A toothache, whether dull or sharp pain, can ruin your day. Worst of all, it can also ruin your night. In fact, a toothache at night is more painful than the one experienced in the morning. So, why do toothaches hurt more at night? It is not like something else causes more pain at night; it is just that in the evening, some bodily functions or postures may result in aggravating the pain.
Why Do Toothaches Hurt More at Night?
When you have spent all your day with a toothache, the last thing you want is a toothache getting worse at night when you need some rest. Although most people who have tooth problems often face this issue, they are unaware of the underlying problem. Hence, to give you some ideas, below are several factors that could be adding to the pain in the wee hours:
Toothaches are usually the result of a sensitive tooth. If you have a cavity issue or a crack, chances are, when you lie down in bed, the pain increases because of the increased pressure of the blood. When you sleep, more blood rushes to your brain because of the horizontal position of your body. As a result, there is more pressure on the tooth that is aching. It can hurt so bad that you might not be able to shut your eyes.
Same is the case if your toothache is caused by a swollen area in the tooth or gum. Over time, this can get more severe and difficult to control. The sad thing is that it can directly result in stress from not getting enough sleep.
If you are experiencing noticeable throbbing pain at night that is light or absent during the day, it could be because of the sinuses. When you lie down, the mucus gets trapped and results in severe pain. However, this is not as common as the pressure problem. Nevertheless, if you have sinus issues, this could very well be the root problem for your nighttime toothaches.
- Nighttime Teeth Grinding (Bruxism)
Some people suffer from a condition called bruxism. They involuntarily clench their jaws and press their teeth against each other while sleeping, causing pain at night. Even though many people do not really know about this, bruxism is pretty common. In fact, statistics reveal that eight percent of adults may suffer from bruxism.
Obviously, when you are asleep, you do not know what your teeth are doing. So if you wake up in the middle of the night with a sharp toothache, headache or sore jaw, bruxism might be your problem. Some individuals may have an advanced type of bruxism that their issue also qualifies as a sleep disorder because it causes sleeping pattern problems.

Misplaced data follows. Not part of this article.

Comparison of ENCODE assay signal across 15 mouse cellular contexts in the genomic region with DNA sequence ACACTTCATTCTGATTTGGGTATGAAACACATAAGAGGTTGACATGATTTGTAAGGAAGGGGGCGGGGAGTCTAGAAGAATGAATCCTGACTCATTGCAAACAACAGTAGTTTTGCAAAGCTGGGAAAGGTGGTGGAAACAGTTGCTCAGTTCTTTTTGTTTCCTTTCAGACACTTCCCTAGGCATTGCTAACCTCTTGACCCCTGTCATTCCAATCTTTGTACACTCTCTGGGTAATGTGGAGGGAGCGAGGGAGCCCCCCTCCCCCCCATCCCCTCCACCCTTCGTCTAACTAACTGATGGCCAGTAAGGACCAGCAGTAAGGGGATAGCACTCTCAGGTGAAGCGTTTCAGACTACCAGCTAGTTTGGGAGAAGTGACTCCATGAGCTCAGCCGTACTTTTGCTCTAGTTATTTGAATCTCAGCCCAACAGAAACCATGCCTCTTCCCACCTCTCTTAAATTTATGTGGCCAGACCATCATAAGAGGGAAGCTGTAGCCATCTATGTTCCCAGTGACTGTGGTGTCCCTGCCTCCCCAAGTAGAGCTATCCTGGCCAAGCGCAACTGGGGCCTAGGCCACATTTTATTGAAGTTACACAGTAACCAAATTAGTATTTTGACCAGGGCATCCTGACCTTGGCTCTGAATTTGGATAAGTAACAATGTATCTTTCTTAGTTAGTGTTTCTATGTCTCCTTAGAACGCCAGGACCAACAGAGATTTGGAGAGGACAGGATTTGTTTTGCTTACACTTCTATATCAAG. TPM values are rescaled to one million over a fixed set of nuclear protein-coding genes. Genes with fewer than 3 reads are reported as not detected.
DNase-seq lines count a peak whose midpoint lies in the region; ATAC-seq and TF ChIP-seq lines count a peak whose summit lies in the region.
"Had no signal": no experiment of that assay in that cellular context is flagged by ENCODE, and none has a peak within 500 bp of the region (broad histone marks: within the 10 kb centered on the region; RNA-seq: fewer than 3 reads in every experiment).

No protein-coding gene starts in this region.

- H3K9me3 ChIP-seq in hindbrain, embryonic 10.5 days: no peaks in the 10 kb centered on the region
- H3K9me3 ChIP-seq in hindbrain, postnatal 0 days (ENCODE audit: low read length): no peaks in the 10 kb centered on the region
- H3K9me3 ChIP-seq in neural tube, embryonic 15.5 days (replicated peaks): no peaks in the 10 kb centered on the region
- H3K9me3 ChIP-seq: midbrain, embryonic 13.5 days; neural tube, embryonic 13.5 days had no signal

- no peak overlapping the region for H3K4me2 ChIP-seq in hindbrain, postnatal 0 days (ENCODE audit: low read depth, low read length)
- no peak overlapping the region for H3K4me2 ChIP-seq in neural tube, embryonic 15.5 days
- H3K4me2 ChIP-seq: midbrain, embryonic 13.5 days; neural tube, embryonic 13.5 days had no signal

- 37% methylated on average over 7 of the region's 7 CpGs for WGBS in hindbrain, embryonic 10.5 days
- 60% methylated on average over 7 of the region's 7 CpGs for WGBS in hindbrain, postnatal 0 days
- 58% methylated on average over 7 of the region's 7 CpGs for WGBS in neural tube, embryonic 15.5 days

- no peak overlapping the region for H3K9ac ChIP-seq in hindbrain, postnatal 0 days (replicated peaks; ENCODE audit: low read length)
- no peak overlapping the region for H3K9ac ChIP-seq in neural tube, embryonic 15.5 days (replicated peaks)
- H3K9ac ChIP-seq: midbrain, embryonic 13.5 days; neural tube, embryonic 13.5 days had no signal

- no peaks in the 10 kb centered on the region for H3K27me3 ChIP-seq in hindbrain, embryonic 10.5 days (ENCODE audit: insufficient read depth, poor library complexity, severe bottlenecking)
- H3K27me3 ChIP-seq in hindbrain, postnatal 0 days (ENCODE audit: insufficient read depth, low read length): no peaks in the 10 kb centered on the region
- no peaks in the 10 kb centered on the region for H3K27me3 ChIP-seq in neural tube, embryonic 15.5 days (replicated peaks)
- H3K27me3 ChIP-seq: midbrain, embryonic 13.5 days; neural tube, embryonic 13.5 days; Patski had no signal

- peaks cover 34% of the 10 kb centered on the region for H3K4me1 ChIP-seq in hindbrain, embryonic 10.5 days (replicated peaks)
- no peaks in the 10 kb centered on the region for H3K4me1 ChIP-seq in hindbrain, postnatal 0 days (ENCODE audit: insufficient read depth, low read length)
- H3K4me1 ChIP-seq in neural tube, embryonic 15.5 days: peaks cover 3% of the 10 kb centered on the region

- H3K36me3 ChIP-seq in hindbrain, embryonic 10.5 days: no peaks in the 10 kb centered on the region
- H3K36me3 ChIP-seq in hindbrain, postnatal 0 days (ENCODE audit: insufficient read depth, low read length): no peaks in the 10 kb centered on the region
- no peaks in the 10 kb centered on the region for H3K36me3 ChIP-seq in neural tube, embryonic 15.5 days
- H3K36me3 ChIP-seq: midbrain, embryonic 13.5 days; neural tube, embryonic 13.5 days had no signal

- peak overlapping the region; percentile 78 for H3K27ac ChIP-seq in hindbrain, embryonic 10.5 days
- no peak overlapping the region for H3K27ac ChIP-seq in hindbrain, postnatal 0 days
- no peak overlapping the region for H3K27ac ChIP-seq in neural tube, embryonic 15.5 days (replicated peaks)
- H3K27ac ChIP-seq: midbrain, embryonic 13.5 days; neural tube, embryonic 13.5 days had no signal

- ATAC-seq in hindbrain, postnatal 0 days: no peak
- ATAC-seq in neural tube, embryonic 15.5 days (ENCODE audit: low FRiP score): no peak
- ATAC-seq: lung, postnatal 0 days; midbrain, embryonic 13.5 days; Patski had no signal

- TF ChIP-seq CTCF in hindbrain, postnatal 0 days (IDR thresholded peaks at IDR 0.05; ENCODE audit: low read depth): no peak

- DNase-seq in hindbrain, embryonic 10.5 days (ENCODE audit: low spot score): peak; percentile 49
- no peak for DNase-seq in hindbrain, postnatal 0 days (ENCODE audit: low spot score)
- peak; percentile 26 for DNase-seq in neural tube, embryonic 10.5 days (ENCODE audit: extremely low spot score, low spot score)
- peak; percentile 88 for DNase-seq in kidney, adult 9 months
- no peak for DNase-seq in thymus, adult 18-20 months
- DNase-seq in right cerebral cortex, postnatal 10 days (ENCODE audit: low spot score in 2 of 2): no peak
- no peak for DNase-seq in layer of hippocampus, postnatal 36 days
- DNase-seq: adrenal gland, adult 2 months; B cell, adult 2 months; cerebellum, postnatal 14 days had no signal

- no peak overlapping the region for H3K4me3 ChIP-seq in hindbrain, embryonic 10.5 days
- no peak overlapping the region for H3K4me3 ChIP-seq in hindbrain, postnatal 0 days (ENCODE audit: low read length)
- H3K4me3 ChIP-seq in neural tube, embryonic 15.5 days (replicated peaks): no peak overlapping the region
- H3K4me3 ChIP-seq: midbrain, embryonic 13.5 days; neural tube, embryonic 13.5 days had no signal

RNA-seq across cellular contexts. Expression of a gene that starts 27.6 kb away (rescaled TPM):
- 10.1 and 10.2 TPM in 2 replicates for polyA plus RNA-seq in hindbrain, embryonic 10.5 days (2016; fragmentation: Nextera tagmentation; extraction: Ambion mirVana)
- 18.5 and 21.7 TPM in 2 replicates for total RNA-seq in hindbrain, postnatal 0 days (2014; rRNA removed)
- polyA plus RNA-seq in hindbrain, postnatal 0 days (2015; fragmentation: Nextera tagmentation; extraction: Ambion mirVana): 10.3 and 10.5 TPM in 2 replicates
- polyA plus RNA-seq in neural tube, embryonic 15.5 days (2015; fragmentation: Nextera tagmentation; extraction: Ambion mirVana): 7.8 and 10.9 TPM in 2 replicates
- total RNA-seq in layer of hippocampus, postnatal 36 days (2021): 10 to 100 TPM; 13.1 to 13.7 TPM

- Late Night Snacks
If you already have sensitive teeth, late night snacks can do more harm. Acidic and sugary food can actually make your sensitive teeth even sorer at night. In case you did not know, these sugary food items and beverages like soda or candy thin out the enamel on your teeth. This leaves them vulnerable to other oral issues.
In fact, brushing right after having such food is no good either. Since your enamel is thin enough, it could get damaged. If you eat after brushing your teeth, there is a chance food debris will get stuck in your teeth, resulting in plaque.
- Absence of Distraction
During the day when you are doing things and busy at work or school, your brain is too occupied to feel the extent of the pain. You get by even though your tooth is aching. However, at night when you are done with everything and are in bed resting, your brain is more relaxed. Therefore, you can feel more pain, and that is why you think that your pain is worse at night.
The cause is basically the same whether day or night. However, the degree of pain feels stronger at night time. Ironically, the more noticeable, the more your sleep is disturbed, and as a result, you are not able to get proper rest.
What Should You Do if You Have Severe Toothaches at Night?
If you are sure that you have a toothache that actually exacerbates when you are trying to sleep, you have to pay attention and find out the root cause of the toothache first. In most cases, the pressure problem would be the main cause. However, it could also be a combination of the reasons described above.
The main cure is to get rid of the toothache altogether. If you do not have a toothache during the day, you will not have one at night either, let alone a worse one. If the problem is beyond your comprehension, do not waste time and see a dentist at the earliest.
Toothaches, especially at night, can become a bigger issue in the long run. Proper sleep is essential for good health, and if you are losing out on your sleep because of worsening toothache, you could be looking at long-term sleep issues. It is better to nip the ache in the bud and get rid of it before it turns into a real and severe problem. Later on, you will be spending even more money getting your sleep problem fixed than you would have spent to get rid of that toothache.
Now, that you know why do toothaches hurt more at night, it is time to take proper care of your teeth. Toothaches are usually caused by caries, tooth decay, abscessed tooth, wisdom tooth growth, bruxism, or sinusitis. If you have proper oral hygiene, you can avoid most of these issues altogether. Surprisingly enough, many people are unaware of what constitutes oral care.
According to experts, in addition to brushing your teeth at least twice a day, you must also use mouthwash and floss. Avoid eating after you have brushed your teeth and gone to bed. You should also see a dentist from time to time to see if everything is good, which is not a common practice since many people only visit the dentist when their pain becomes unbearable.